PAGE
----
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PARKWAY TO SAY ‘TA-TA’ TO TOKENS

The days are numbered for Garden State Parkway tokens, today’s Star-Ledger reports.

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The board of commissioners of the New Jersey Turnpike Authority, which operates the parkway, is expected to vote today to stop accepting the quarter-size nickle and brass tokens at parkway toll booths at the end of this year. That would leave motorists with just seven months to use ’em or lose ’em, the Sledger’s Tom Feeney writes.

This chapter in the 54-year history of the Parkway was not supposed to come to such an abrupt end. Officials once believed the tokens would fade gently away.

The last roll of them was sold to the motoring public on Jan. 1, 2002, as a way to nudge drivers toward E-ZPass.

Since then, tokens collected at the toll booths have been immediately removed from circulation. Officials at the New Jersey Highway Authority — the agency that operated the Parkway before it was merged with the Turnpike Authority — believed the stream of tokens at its toll booths would eventually slow to a trickle.

But the tokens have continued to flow.

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BIKING HOME FROM THE REAL WEST SIDE

Img_0559Ups_arrivesElmer Jackson poses at left with Kevin the UPS guy and the bikes that finally arrived in San Francisco Monday.

In photo above, that’s Jeff Jackson in foreground with, from left, Ron (no last name available), Elmer, Elmer’s sister, Joyce Tanaka, and brother Rudy, a former Oakland Raiders lineman. (Photos by Tim Hathaway)

Just over four months ago, redbankgreen told you about Elmer and Jeff Jackson, the father-son pair who run the West Side Christian Academy, and their plan to bike across the U.S.

Well, they’re finally on the road. After a UPS mixup delayed the arrival of their bikes by a couple of days, the Jacksons were at the Golden Gate Bridge just about to shove off when redbankgreen reached them by phone this afternoon.

And what’s on Jeff’s mind as he stands with his bike beneath that glorious piece of engineering? Mountains, he says.

“Mountains, mountains, and more mountains,” he says. “It’s exhilarating, but it’s also just a huge endeavor.”

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BRIEFCASE STIRS CONCERN IN LITTLE SILVER

A briefcase left next to a dumpster prompted the use of a bomb-sniffing dog at 200 White Road in Little Silver this morning, the Asbury Park Press is reporting.

The presence of the unattended briefcase was reported to police at about 7:30a, and after an investigation, the bag was deemed safe and the scene was cleared at about 8:45, the Press says.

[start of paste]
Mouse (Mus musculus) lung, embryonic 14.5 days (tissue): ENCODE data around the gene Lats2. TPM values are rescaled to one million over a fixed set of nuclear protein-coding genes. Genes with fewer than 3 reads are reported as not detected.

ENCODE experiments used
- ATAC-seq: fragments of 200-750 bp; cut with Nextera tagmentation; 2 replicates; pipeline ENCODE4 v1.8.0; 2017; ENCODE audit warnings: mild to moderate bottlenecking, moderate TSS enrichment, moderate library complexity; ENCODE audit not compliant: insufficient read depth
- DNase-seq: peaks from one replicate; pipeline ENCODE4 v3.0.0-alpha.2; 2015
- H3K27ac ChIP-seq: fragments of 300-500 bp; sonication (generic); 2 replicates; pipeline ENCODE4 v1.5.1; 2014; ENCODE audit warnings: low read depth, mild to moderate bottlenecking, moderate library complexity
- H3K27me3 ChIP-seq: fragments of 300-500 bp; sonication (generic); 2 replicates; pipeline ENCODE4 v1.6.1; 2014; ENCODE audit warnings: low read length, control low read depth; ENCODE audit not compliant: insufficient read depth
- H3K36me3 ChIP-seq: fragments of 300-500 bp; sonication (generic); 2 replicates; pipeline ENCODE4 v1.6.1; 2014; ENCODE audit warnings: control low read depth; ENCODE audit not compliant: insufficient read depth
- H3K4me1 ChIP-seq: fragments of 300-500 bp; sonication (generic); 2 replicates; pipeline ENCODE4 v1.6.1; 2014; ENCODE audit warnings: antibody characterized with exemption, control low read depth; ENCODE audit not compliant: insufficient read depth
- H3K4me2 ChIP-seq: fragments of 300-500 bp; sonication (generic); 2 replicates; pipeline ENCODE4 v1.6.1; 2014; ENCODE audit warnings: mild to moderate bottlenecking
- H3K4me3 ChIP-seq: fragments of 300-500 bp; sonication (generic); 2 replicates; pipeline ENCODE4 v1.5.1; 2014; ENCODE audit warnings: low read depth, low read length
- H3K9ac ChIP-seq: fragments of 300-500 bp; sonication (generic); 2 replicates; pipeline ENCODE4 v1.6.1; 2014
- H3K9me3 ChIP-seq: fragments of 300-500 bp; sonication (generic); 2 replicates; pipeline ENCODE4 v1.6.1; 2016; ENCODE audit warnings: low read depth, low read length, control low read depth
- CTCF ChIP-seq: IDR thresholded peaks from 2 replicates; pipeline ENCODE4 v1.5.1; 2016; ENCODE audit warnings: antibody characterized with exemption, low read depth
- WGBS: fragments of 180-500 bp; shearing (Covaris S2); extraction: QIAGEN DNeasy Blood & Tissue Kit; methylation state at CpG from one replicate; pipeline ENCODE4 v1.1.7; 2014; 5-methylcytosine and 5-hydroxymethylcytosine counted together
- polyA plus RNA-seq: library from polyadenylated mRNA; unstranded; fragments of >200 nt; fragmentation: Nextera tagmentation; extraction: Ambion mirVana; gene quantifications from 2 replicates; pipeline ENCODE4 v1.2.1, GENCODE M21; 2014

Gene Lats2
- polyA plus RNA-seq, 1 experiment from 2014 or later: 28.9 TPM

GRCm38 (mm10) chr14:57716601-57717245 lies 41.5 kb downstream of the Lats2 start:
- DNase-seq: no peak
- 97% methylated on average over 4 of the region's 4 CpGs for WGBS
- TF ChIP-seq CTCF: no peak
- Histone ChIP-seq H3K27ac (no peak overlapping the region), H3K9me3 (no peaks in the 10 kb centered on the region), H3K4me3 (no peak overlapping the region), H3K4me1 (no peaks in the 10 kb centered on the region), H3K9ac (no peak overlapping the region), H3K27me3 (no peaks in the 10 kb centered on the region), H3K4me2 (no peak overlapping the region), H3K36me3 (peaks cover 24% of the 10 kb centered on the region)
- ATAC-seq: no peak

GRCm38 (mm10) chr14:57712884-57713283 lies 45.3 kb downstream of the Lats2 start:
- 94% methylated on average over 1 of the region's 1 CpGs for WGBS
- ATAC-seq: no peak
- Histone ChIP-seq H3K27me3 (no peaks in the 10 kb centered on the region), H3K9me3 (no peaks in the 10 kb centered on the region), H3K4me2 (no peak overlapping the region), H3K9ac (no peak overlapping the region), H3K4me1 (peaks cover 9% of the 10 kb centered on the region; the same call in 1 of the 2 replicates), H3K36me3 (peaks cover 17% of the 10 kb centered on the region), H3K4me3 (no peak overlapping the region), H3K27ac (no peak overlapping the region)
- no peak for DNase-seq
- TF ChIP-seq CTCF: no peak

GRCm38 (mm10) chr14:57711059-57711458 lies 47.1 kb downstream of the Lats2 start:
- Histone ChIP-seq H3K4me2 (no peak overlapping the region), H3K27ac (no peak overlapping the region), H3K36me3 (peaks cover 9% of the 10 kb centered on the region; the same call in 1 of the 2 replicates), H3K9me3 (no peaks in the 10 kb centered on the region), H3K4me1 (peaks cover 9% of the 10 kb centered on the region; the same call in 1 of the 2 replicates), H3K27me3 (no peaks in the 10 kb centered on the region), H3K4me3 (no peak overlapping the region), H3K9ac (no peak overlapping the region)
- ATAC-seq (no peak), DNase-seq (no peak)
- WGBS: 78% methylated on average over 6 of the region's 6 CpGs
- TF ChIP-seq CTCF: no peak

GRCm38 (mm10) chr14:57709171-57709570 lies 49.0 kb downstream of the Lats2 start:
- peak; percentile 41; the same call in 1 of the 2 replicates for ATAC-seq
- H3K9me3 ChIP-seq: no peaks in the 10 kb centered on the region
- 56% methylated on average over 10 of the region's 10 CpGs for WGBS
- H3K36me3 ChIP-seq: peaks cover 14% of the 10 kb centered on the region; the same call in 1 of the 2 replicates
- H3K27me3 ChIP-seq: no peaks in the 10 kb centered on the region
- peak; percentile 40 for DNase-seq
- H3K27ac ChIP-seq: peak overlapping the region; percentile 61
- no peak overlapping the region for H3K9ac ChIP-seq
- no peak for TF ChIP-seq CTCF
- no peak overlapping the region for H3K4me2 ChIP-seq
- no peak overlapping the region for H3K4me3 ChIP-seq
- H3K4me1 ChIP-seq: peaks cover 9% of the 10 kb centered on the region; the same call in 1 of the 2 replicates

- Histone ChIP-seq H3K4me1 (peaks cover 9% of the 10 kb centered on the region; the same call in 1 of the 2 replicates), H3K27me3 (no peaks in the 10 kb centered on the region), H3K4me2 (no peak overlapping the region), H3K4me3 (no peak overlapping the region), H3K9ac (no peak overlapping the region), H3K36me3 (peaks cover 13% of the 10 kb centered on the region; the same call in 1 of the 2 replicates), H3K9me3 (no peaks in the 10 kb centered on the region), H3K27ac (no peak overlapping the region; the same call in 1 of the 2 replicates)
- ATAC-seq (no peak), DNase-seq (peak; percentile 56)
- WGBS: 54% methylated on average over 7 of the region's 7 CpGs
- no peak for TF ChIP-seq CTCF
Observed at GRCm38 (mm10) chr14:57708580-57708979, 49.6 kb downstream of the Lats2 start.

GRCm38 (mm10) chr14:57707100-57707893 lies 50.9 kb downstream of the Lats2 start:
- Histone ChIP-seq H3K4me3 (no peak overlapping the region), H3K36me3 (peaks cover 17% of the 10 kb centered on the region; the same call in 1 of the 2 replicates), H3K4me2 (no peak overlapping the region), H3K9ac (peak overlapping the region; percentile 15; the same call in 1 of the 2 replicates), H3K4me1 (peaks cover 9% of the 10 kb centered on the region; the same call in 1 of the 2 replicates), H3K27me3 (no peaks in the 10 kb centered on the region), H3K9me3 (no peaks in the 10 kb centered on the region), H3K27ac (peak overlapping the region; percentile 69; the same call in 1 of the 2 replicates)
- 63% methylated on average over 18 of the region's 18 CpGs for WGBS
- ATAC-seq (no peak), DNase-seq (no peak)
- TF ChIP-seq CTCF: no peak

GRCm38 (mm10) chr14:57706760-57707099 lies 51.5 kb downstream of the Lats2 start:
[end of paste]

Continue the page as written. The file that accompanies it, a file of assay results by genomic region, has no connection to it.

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WORKING BLUE IN RED BANK

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By TOM CHESEK

On a weekend in which the Count Basie Theatre is scheduled to host a couple of local-kid dance recitals, the ever-eclectic auditorium also will be sounding a blue note or three, as a trio of standup guys jack the stage for a program that could only be called Comedy on the Edge.

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You’re gonna need a 64-ounce bag of V-chips to shield yourself from the vitriolic vibes Friday, when Patrice O’Neal, Robert Kelly and Mike DeStefano appear in this three-headed monster of a bill, presented by AM Productions and featured under the banner of this weekend’s TriCity Arts Tour.

Call it “art” if you must, but those of us who recall Comedy Central’s long-defunct Tough Crowd with Colin Quinn remember O’Neal and Kelly as just two of the opinionated lugs who made that refreshingly loose roundtable into something like the McLaughlin Group, minus the decorum. Collectively, the comics have logged considerable man-hours on the late-late talkfests, premium cable specials and Opie and Anthony shows. To say nothing of quickie cameos in movies that star their bigger, scarier friends — a sore point, one would have to reckon.

Calling from the L.A. home of his pal Dane Cook — with whom he was about to embark on a road trip that would take them (plus Al Del Bene) from Caesars Las Vegas to the sands of Iraq — Boston-bred Bob Kelly filled redbankoRBit in on the pet peeves of the road-warrior wiseass, and life trouping for the troops in a world without (Bob) Hope.

Warning: F-bombs ahead.

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CONVENIENCE, SERVICE, AND PAINT

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Today’s Asbury Park Press pops in at Fair Haven Hardware for a look at what keeps the 55-year-old business going in an era when Home Depot, Lowe’s and and other big-box chains have all but eliminated stores its size.

Owner Harvey Schooman, who was two years old when his parents started the business, tells Press reporter Larry Higgs how the store thrives.

“We’re the 7-Eleven of the hardware industry,” Schooman said. “It’s having what people want when they want it and providing, not good, but superior service.”

In this case, that means no lumber and other large items, but lots small stuff — and paint. Paint sales make up 40 percent of the store’s total, Schooman tells the Press.

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JAZZ & BLUES FEST: YOU CALL THAT RAIN?